Mt Ruapehu is claiming the biggest snow base ever recorded for a New Zealand skifield with over 4.5m of snow on the ground.

UPDATE
Beautiful Sunset
GetUp! has to RugUp for its protest against global warming:

Climate change may be THE hot international issue of the moment but enthusiasm for the cause clearly wanes on a freezing Friday afternoon when the campaign moves to a mountain top where the wind chill factor is below zero.
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Importing people to do what jobless locals should
Andrew Bolt
How bizarre is that the Rudd Government wants to import 2500 fruit pickers from the Pacific Islands into an area where there is high unemployment, especially among Aborigines?

TONY Abbott says Aborigines will feel cheated when they see Pacific Islanders being paid to pick fruit in rural communities while they languish on welfare. The powerful Kimberley Land Council agrees, describing the federal government plan as “shameful”.
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If only sceptical Emerson fought as he talked
Andrew Bolt
Small Business Minister Craig Emerson, a secret global warming denier, lashes out at the greenshirts:

The message is clear: irrationality sells and any questioning of spurious environmental claims is an act of heresy. It’s time for an Australian Enlightenment, where once again reason and facts prevail over mysticism and ignorance.
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Where is the Left on Georgia?
Andrew Bolt
Richard Littlejohn:

Pity I was away last week. I must have missed the march through London against the Russian invasion of Georgia. What a magnificent sight it must have been - half a million protesters standing firm against tyranny and supporting freedom and democracy.

I’d have loved to have heard Red Ken denouncing the bloodthirsty gangster regime in Moscow, George Galloway comparing Vladimir Putin to Hitler and Tony Benn declaring it was all about oil.

What’s that you say? There was no such rally? I suppose they must all have been too busy demonstrating against Chinese oppression in Tibet and demanding a boycott of the Beijing Olympics.

Or perhaps not. Funny how the Not In My Name crowd always overlooks aggression by Communist or ‘former’ Communist regimes.

There’s no such reticence when it comes to portraying George W. Bush as the new Hitler or daubing swastikas on the Israeli flag.
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Greer’s fans are the real worry
Andrew Bolt
Beautiful Sunset
IT’S not what she says that makes Germaine Greer a worry. Every society has its ratbags, after all.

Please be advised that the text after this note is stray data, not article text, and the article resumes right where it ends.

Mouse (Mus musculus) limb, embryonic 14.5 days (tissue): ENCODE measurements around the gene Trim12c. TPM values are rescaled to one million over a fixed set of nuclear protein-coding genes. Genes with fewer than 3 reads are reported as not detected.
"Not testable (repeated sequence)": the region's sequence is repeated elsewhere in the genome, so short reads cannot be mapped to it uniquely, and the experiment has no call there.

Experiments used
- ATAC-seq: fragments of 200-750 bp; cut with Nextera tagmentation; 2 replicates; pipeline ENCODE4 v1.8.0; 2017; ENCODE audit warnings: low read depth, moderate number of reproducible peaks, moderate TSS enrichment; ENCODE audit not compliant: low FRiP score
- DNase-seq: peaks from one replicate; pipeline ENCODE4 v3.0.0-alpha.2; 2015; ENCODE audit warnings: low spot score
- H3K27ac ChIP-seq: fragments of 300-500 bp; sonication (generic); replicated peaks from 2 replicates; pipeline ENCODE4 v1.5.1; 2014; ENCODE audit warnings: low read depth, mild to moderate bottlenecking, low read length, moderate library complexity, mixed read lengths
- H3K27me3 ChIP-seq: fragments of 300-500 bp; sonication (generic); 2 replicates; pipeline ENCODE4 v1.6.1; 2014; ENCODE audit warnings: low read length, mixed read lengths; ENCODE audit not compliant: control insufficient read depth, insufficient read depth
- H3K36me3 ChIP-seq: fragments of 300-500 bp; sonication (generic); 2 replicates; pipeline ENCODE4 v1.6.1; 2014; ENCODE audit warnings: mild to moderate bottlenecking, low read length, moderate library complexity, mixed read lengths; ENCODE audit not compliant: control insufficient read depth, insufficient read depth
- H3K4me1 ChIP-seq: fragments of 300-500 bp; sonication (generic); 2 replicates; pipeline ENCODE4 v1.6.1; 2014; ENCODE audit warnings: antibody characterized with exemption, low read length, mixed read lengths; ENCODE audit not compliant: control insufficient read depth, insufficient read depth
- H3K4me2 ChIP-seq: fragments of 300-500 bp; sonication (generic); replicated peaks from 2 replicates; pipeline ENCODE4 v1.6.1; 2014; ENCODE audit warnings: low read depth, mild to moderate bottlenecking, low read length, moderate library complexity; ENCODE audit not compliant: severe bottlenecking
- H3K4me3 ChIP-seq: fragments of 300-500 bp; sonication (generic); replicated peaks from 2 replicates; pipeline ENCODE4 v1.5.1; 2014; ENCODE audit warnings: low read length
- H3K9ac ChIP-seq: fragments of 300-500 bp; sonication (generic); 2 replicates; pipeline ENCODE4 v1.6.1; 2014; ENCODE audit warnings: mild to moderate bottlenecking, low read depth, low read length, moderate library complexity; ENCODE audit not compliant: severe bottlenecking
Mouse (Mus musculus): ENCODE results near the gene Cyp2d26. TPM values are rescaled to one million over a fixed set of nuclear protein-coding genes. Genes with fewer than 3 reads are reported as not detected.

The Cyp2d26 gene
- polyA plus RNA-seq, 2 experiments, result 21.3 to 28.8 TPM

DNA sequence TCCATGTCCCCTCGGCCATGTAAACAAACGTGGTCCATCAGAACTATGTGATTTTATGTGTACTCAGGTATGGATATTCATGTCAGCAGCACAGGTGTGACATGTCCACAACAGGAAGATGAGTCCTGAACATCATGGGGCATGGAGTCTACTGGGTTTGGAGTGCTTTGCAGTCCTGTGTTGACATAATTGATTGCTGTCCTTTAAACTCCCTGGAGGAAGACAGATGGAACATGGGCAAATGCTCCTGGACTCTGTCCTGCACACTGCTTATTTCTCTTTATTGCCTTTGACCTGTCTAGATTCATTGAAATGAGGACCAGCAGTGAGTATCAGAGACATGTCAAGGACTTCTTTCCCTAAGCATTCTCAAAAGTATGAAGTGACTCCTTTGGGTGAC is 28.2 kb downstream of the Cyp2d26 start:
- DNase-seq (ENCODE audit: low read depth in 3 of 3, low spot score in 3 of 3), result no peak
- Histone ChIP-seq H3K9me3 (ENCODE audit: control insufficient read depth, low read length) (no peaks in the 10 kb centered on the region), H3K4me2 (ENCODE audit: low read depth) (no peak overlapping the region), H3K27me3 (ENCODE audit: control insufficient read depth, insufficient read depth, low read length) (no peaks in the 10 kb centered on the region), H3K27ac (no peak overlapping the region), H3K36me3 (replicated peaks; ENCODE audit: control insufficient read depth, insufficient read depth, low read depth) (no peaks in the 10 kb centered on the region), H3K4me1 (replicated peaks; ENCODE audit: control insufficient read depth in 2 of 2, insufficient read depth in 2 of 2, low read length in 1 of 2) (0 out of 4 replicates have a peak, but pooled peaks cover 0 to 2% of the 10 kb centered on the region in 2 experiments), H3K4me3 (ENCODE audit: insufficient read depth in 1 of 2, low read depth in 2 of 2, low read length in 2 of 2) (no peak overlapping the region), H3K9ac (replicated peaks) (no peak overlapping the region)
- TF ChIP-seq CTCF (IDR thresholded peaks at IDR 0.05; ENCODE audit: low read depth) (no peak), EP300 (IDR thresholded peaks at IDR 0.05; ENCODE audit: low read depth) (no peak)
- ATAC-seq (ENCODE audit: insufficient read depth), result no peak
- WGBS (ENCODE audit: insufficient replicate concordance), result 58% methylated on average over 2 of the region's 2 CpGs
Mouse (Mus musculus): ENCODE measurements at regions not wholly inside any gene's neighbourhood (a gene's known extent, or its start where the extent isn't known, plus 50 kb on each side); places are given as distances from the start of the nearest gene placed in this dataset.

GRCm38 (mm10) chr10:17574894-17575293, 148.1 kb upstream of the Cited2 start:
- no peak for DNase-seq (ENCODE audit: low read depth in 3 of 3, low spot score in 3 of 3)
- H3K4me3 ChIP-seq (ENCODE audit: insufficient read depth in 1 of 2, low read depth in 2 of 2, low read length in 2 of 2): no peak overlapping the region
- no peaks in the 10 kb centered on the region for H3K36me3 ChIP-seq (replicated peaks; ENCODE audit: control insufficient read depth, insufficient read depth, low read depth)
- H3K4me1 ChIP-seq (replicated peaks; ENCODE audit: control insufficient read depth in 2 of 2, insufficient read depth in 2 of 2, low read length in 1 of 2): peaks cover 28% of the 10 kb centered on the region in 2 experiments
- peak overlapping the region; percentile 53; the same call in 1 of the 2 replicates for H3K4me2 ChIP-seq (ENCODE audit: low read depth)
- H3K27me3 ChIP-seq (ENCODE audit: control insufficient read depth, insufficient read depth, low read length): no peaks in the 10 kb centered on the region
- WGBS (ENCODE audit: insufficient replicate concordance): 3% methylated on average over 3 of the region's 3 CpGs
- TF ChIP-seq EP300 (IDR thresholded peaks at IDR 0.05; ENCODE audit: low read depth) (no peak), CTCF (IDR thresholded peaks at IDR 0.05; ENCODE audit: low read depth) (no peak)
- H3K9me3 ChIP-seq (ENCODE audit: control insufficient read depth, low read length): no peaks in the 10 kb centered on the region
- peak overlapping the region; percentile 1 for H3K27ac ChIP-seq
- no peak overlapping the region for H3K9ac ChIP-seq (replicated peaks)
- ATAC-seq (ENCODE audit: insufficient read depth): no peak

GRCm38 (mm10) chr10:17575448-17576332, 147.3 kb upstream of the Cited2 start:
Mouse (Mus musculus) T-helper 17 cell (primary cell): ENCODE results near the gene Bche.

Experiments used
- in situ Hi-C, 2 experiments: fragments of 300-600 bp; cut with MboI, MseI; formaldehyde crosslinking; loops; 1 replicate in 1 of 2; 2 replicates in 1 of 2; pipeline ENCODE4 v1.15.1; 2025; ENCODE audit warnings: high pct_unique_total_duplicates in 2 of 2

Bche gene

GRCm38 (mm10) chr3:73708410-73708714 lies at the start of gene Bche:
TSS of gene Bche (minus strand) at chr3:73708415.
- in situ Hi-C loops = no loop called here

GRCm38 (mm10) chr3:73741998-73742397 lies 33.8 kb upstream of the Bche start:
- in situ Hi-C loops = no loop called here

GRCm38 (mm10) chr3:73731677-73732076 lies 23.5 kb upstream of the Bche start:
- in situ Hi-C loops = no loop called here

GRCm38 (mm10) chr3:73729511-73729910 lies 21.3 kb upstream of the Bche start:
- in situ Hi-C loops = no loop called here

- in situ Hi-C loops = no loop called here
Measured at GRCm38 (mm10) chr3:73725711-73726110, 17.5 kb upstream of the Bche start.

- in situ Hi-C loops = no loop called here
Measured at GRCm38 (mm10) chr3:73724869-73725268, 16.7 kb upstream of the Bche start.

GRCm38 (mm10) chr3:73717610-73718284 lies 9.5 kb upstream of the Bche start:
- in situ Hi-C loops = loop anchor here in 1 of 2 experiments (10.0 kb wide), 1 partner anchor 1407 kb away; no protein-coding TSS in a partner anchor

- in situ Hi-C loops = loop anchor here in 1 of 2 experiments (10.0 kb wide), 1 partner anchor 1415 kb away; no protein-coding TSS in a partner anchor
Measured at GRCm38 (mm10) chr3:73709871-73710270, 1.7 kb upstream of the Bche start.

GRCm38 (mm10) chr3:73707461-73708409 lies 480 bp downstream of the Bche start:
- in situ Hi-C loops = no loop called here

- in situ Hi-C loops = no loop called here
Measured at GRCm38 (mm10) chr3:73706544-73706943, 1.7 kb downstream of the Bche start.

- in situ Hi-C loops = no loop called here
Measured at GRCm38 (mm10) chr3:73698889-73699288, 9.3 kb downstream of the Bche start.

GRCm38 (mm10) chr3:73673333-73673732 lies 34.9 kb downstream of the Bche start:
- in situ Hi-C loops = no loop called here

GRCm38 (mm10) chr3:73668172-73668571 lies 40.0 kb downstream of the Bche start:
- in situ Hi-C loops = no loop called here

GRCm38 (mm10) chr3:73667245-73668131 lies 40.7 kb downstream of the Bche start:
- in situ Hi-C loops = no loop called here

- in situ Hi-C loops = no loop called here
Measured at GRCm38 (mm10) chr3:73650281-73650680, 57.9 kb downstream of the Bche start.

No, it’s the applause she gets once she’s said it that should scare you.

The louder the applause, the more irresponsible the audience. And from the cheering right now—mainly from women, dare I note—you can tell we’re far more infantile than is healthy.

The cheers are for the worst of Greer—an essay, On Rage, which perfectly captures her unreason, her racialism and her spectacularly ignorant worship of the Noble Savage.

Here is a manifesto of irresponsibility, cheered by the roars of the irresponsible.

Greer’s thesis this time is that Aboriginal men are gripped by a rage caused by the humiliation of 200 years of white settlement.
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It’s the policies, not the warming, that will kill us
Andrew Bolt
One of the most powerful reasons to doubt man is heating the world to hell is the need of the prophets to exaggerate what’s actually happening. Take Henry Derwent, chief executive of the International Emissions Trading Association, writing today in The Age:
First, remember that climate change is, over time, a killer for Australian growth… Cleaning up typhoons, depopulating inhabited coastal areas and building flood defences is going to seriously divert the growth of Indonesia, Vietnam and China on which much of Australia’s recent prosperity has depended.
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Running for the regime
Andrew Bolt
Beautiful Sunset
China’s regime establishes how the media should report on the shock withdrawal from the 110 hurdles of Chinese superstar Liu Xiang - and dictates, too, just what such athletes are competing for:

The supportive tone of virtually all media was guaranteed after Chinese Vice President Xi Jinping telegraphed a message of sympathy for China’s most famous track star. “We hope that after he recovers, he will continue to train hard and struggle harder for the national glory.”
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Never mind the books, check the flash black skivvy
Andrew Bolt
You don’t actually have to produce great literature to become UNESCO’s City of Literature. You just need to fund arts administrators and give them swish new offices:
Three days before the opening of the Melbourne Writers Festival, UNESCO has named Melbourne as its second City of Literature. Edinburgh became the first in 2004.
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Another day, another wild warming scare
Andrew Bolt
The creativity of these alarmists is admirable:

CLIMATE change could threaten the safety of blood used for life-saving transfusions, Australian experts have warned.
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Feeling cold, thinking hot
Andrew Bolt
Philip Stott, Professor Emeritus of Biogeography at the University of London, wonders how much longer the media can ignore what’s really happening with our climate:

I must ask a very serious and urgent question of our media. Why do you continue to talk glibly about current climate ‘warming’ when it is now widely acknowledged that there has been no ‘global warming’ for the last ten years, a cooling trend that many think may continue for at least another ten years? How can you talk of the climate ‘warming’ when, on the key measures, it isn’t?…
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Why sceptical scientists do it tougher
Andrew Bolt
Another scientist tackles the global warming orthodoxy - but not before he’s had to clamber over some interesting barriers:

Is the sun driving our weather? Robert Baker thinks it might. For a decade, he’s been observing that the fluctuations of the Southern Oscillation Index (SOI) can be forecast with reasonable accuracy using the sun’s magnetic cycle.

And the barriers?

Not everyone shares Dr Baker‘s enthusiasm for a potential sun-SOI link. Climatologist Dr Blair Trewin, editor of Australian Meterological Magazine, said last year that the statistical analysis behind Dr Baker’s theory is “significantly flawed”.

Trewin, a believer of the AGW theory, refused to publish Baker’s analysis, which has now been accepted by the (peer-reviewed) journal, Solar Terrestrial Physics, for December 2008 publication. Nor is getting published the only hurdle Baker has faced